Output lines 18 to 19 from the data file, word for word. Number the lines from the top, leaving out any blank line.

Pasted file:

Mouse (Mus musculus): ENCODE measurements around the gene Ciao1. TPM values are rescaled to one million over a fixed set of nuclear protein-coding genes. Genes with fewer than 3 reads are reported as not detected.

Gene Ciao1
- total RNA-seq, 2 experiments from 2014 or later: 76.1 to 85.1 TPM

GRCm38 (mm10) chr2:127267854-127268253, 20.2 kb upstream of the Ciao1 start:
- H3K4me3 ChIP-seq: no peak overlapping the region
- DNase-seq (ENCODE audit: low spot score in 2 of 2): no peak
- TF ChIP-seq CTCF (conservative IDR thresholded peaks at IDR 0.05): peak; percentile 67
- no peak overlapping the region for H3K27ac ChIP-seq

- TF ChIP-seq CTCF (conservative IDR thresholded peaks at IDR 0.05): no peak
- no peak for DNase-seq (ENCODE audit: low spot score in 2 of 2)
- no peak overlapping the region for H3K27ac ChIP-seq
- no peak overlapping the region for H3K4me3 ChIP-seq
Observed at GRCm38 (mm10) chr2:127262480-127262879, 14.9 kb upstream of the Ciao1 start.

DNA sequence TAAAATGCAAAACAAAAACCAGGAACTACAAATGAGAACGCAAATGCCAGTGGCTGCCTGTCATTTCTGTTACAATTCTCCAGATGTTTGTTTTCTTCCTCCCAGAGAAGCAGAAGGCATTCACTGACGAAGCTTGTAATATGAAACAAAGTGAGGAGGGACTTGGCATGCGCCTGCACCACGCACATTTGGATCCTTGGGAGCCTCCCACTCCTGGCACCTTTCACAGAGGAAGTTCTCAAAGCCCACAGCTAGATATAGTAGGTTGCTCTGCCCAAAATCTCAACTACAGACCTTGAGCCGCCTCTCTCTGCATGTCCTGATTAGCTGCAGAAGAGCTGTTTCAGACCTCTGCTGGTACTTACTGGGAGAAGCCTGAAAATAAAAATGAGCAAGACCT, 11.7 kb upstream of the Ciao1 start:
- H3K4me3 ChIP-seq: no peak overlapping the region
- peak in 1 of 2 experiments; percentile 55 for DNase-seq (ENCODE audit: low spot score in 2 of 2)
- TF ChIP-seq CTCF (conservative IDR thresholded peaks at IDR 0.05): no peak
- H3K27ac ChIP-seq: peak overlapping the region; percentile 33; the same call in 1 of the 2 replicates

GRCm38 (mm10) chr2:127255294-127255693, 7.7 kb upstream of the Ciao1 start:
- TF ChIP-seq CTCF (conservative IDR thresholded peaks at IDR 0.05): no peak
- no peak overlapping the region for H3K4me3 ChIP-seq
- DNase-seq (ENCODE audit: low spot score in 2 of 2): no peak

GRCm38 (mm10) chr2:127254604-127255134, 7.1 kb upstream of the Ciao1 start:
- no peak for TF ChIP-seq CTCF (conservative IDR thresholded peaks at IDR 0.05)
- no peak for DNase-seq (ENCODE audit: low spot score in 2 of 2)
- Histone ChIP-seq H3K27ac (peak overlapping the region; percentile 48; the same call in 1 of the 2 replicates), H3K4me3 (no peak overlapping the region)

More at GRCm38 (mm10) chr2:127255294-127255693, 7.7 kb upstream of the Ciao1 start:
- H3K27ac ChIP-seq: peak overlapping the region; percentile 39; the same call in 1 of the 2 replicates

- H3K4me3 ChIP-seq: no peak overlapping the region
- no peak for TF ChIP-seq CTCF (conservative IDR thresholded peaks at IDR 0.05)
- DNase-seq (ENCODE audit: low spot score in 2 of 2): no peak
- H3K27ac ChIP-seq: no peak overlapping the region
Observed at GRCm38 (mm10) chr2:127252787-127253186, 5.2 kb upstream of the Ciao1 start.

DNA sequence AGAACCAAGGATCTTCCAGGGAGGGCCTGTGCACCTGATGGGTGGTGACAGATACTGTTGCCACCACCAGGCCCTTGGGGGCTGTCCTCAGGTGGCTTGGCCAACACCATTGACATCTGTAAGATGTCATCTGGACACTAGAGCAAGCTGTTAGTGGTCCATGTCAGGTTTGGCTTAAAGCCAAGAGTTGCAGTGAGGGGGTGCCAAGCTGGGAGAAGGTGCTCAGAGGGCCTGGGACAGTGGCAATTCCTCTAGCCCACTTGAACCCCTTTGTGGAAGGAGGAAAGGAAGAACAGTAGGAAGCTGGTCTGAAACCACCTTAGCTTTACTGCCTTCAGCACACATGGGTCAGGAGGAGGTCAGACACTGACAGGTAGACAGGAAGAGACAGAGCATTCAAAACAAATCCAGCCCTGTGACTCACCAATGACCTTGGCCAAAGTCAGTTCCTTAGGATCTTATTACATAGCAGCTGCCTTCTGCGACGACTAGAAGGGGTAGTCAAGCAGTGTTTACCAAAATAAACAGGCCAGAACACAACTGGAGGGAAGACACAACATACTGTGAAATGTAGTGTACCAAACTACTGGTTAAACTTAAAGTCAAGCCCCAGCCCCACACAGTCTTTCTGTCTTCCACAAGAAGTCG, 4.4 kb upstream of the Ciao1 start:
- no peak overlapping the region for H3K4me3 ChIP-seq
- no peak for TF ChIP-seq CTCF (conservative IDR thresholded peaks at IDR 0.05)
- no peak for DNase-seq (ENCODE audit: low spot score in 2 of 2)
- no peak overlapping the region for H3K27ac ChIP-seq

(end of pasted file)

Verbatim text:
- H3K27ac ChIP-seq: peak overlapping the region; percentile 33; the same call in 1 of the 2 replicates

GRCm38 (mm10) chr2:127255294-127255693, 7.7 kb upstream of the Ciao1 start: